Ethnic Cuisines for Inspiration

Answered on August 19, 2014
Created January 27, 2012 at 5:45 PM

Yes, I'm in the process of converting over to being a proper little paleo. On top of that, I am a foodie and I thoroughly enjoy cooking, new flavors, new spices. So, I was wondering what ethnic cuisines people are using for inspiration and recipes?

The Jaminets (in Perfect Health Diet), recommend Pacific Islander. Related, Okinawan and Southeast Asian diets look like good sources (as long as you keep rice and noodles under control).

I was wondering about Brazilian cuisine being a possibility? No big uses of wheat, several non-gluten "bread" options. The problem might be getting hold of some of the vegetables.

Another option I was looking at was Basque? Modern hunter-gatherers, their language looks to be a paleolithic isolate. Other than the inclusion of beans, sounds like it might fit paleo requirements.

Anybody have any other ideas/recommendations?

Medium avatar


on January 28, 2012
at 04:34 AM

From the variety of recommendations, it looks like inspiration shouldn't be so much pre-agricultural or grainless cuisines, but simply anything that pre-dates industrial agriculture. The Jaminets recommend the original *Fannie Farmer Cookbook* for cooking with animal fats. I just recently got a copy *Lüchow's German Cookbook* with some delicious old school German recipes (including Veal Goulash) ... although avoiding the Desserts section will be challenge ... hmmm, maybe a Paleo Linzer Torte ...

  • Size75 avatar

    asked by

  • Views
  • Last Activity
    1459D AGO
Frontpage book

Get FREE instant access to our Paleo For Beginners Guide & 15 FREE Recipes!

10 Answers

best answer


on January 27, 2012
at 06:41 PM

If you want some Brazilian ideas, go to a churrascaria (Brazilian steakhouse). You can get great meats, offal, veggie dishes, etc. Like the Basque, aside from beans it is pretty solidly paleo. Some will serve bread, but many don't. Frequently carbs are from farofa, a dish made from manioc.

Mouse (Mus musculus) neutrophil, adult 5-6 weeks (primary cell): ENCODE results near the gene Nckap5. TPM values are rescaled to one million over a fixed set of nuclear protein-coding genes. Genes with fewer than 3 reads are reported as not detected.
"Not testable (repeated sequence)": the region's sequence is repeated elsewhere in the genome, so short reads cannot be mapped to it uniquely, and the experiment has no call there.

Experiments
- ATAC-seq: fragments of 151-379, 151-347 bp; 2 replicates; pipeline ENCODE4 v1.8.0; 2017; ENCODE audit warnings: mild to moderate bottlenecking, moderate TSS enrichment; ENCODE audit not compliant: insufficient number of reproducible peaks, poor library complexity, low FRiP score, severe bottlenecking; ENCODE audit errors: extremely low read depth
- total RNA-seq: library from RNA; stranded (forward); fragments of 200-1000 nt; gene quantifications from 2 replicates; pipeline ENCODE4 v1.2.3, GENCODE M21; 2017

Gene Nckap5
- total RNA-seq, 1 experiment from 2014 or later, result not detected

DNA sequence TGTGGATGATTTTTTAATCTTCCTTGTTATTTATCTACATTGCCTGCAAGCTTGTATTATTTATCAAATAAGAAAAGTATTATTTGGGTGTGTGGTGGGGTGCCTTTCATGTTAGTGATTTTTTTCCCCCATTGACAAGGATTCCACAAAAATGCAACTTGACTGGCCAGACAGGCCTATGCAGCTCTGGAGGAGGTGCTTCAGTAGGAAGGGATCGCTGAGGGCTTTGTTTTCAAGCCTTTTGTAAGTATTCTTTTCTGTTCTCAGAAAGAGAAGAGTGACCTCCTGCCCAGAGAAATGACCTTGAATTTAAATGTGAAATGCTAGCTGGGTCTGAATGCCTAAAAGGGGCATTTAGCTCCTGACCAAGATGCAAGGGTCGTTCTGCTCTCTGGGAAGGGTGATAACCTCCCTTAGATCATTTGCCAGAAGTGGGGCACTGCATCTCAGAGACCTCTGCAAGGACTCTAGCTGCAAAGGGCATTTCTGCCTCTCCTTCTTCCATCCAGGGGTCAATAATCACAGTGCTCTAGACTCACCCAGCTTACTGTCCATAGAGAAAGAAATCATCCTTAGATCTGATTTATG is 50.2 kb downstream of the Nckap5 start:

As for other suggestions, I'm a big fan of Thai food. The curries are very often paleo, and based in coconut milk. The use of soy is rare. Though not strictly paleo, Thai noodle dishes are rice-based, and are great places for flavor experiments, especially if you like spice. Make the dish without noodles and you have a lovely spicy stew of sorts.

Some African and Middle Eastern dishes are good too. When I lived in Brazil, there were these great Ethiopian restaurants, and the food was very often fish, meat, vegetables, and tubers. There are also dishes which use things like grape leaves in creative ways.

The only other main one I would suggest is Turkish cuisine. Turkish food has a lot of lamb and veggies, though there are some veggies that are nightshades, and I know some paleos avoid them. One of my favorite desserts is an almond pudding I've only found in Turkish restaurants, and it is pretty low in refined sugar: almonds, eggs, cream, honey, spices. Very tasty, and you can likely find a recipe online.


on January 27, 2012
at 09:53 PM

Ethiopia: lots of delicious long cooked stews. Middle East: lamb, lamb and more lamb!



on January 27, 2012
at 09:03 PM

balkan cuisine is very paleo friendly -- lots of meat, including offal, and veggies. even a lot of the baking is done with nut flours and eggs as opposed to grain flours.